Here’s what Publishers Weekly had to say about A Lonely Man: “In this beguiling literary thriller about the ethics of storytelling, Power (Mothers) examines the plundering tendencies of oligarchs and writers alike. Robert Prowe, an English novelist living in Berlin, strikes up a friendship with fellow writer Patrick Unsworth, who shares an outlandish tale: having been hired to ghostwrite the autobiography of dissident Russian oligarch Sergei Vanyashin and entrusted with compromising information about Putin’s regime, he is now being tracked by Russian agents. Moreover, Vanyashin and various figures in his circle have died under suspicious circumstances. Robert can’t decide if his new acquaintance is lying or ‘playing out some fantasy,’ but decides to use Patrick’s story, without his permission, as the basis for a new novel. Robert’s ‘twenty-four fucking carat’ material comes with a cost, as ominous signs emerge that he and his family could be in danger. For a novel filled with so much trickery, there are some slack sections, for example, when Robert prepares his family’s summer house in Sweden or returns to London for a funeral. Furthermore, the bond between the two men isn’t quite magnetic enough for the reader to feel the sting of the eventual vampiric betrayal. By and large, though, Power maintains an elegant sense of intrigue around the lengths writers will go for a good story.”
The Parted Earth by Anjali Enjeti
Here’s what Publishers Weekly had to say about The Parted Earth: “Enjeti documents the impact of India’s Partition on successive generations in her immersive debut novel (after the essay collection Southbound). In 1947, British India is on the brink of being decolonized, with the lives of millions hanging in the balance. Hindu teenager Deepa Khanna’s doctor parents confront escalating hostilities from Hindu Indians because of their willingness to treat Muslims, while Deepa becomes secretly attracted to her Muslim friend Amir. After Deepa’s parents are killed in an attack, she moves to London and Amir leaves for Pakistan. The story then shifts to Deepa’s granddaughter Shan, who, following a miscarriage and subsequent divorce in 2016, begins digging into her past, finally uncovering the reason for her grandmother’s aloofness. Deepa’s experience renders her ‘unknowable’ to Shan, filling Deepa with a grief that ‘seemed to burden generations of Khannas’ with guilt. Meanwhile, other stories emerge of the Partition, from characters such as Shan’s neighbor, Chandani Singh, who supports Shan through her difficulties, and Chandani’s late husband, Harjeet, spinning an increasingly broad set of voices. While no less affecting, these supporting accounts receive an imbalanced, sometimes disproportionate attention that can detract from the novel’s main characters. Still, this intergenerational account of remembering and reconciliation sits comfortably alongside works of its kind.”
Things We Lost to the Water by Eric Nguyen
Here’s what Publishers Weekly had to say about Things We Lost to the Water: “Nguyen’s captivating debut spans three decades to chronicle the lives of a Vietnamese refugee family. In 1978, Hư ơ ng arrives in New Orleans with her two sons, five-year-old Tuấ n and infant Bì nh. They settle in the Versailles Arms project on the eastern outskirts of the city, where the hurricane alarm reminds Hương of the war, and she mails tape recordings to Cô ng, the husband she left behind. Her messages receive no reply until finally, in a terse postcard, Công urges her to forget him. Hương tells her sons their father died, and over the years, the boys grow to follow different paths. In 1991, Tuấn falls in with a Vietnamese gang, the Southern Boyz. The next summer, Bình, who insists everyone call him Ben, takes refuge in books and a romance with an older white boy. A couple years later, Ben finds Hương’s old letters to Công and confronts her, shattering their increasingly fragile bond. As the characters spin away from each other, Nguyen keeps a keen eye on their struggles and triumphs, crafting an expansive portrayal of New Orleans’s Vietnamese community under the ever-present threat of flooding, and the novel builds to a haunting conclusion during Hurricane Katrina. Readers will find this gripping and illuminating.”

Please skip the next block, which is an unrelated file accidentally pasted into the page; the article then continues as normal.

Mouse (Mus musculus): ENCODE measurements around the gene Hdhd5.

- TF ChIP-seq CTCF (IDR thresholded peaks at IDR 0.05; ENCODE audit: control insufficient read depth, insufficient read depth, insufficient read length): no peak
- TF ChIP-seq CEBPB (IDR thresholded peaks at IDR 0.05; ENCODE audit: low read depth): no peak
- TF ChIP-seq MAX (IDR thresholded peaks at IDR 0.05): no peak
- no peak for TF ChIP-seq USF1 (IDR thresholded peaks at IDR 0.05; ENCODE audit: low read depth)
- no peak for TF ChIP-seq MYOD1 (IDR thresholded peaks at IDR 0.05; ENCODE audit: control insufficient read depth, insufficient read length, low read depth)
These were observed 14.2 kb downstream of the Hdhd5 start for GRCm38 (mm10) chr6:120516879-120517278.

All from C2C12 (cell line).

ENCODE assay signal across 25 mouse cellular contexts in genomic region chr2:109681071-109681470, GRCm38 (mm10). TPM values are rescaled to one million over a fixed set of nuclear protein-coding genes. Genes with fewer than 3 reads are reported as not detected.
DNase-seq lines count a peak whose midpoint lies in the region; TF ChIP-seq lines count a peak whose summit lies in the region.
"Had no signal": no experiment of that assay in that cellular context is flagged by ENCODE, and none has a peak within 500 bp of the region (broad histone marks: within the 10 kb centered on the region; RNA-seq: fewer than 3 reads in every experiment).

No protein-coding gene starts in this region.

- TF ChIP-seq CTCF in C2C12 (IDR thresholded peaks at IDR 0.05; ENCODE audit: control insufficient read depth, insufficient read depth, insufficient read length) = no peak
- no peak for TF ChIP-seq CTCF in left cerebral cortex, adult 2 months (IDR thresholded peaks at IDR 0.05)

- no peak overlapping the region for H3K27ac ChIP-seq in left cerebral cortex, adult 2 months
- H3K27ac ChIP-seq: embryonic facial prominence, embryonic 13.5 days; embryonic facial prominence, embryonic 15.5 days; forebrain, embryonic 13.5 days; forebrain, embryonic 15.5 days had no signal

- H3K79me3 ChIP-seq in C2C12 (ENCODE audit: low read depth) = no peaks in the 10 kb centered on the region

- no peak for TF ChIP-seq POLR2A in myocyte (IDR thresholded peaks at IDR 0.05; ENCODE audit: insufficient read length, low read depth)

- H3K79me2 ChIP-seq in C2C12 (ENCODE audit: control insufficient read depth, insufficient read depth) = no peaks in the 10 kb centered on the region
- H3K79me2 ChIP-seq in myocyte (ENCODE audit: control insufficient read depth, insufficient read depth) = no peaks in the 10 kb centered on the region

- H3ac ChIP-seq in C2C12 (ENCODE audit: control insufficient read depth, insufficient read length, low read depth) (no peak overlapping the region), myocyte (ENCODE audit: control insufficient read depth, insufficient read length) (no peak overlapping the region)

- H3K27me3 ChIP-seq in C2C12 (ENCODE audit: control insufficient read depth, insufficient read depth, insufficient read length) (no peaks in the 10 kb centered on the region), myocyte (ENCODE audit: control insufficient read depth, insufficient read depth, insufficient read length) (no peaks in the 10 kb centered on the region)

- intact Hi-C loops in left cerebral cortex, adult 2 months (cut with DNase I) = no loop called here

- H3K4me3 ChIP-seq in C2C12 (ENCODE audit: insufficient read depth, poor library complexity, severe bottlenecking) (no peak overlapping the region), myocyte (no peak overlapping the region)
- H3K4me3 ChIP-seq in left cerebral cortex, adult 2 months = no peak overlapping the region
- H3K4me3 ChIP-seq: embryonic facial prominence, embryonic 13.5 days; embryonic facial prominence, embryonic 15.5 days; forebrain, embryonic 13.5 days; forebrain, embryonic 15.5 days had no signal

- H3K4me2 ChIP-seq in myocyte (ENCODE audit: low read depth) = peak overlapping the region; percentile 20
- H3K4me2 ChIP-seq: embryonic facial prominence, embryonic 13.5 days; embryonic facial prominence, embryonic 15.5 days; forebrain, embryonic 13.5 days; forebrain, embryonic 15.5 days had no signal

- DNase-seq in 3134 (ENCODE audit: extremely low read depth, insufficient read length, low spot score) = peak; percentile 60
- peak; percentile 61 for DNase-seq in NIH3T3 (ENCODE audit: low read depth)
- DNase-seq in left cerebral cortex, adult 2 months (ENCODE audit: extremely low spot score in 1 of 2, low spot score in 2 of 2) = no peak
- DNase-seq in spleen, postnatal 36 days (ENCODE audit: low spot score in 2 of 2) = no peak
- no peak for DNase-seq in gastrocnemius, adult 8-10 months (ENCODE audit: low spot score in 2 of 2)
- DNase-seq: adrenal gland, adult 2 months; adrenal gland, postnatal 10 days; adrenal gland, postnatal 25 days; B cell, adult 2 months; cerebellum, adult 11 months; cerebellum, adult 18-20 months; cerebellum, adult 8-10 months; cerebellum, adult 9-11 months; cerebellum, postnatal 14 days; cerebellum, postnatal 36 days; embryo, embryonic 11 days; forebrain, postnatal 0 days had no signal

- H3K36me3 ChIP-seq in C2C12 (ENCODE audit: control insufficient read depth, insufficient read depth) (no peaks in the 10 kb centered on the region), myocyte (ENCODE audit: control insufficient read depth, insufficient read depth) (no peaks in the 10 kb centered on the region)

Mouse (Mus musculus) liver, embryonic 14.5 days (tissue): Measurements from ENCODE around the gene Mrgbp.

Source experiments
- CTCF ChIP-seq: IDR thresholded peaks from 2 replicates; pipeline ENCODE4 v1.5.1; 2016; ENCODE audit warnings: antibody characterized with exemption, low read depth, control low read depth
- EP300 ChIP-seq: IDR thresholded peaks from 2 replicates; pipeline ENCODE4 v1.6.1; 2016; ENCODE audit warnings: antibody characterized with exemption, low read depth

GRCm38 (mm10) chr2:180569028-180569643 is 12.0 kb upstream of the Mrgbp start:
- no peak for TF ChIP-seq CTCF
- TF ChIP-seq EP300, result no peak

Secrets of Happiness by Joan Silber
Here’s what Publishers Weekly had to say about Secret of Happiness: “A crushing indiscretion comes to light in the sharp latest from National Book Critics Circle Award winner Silber (Improvement). The story is initially narrated by Ethan, a gay Manhattan attorney who discovers his businessman father, Gil, has led a secret double life after Gil is hit with a paternity suit by a Thai woman named Nok. Gil suffers several strokes and decides to recover with his Thai family, and awkward visitations ensue at Nok’s apartment, where Gil calls Nok Abby, Ethan’s mother’s name. The situation’s emotional complexity unfolds and expands through accounts from a diverse range of interconnected narrators, juggled by Silber with uncanny dexterity. In addition to witty and genially confident Ethan, there’s Abby, who now teaches English in Thailand; Ethan’s half brother, Joe, who feels uneasy about the return from Bangkok of his younger brother Jack, whom Joe had recently freed from jail by bribing the police; various characters’ ex-lovers and their exes; a Nepalese film director; and others. These perspectives become an extended family of sorts conjoined by love yet tormented by the past. As more layers peel away across continents, the fallout of Gil’s affair trickles down through Silber’s intricate and emotionally elaborate study of emotional ties. This mesmerizing story of love, lies, and the consequences of betrayal brims with heart and intelligence.”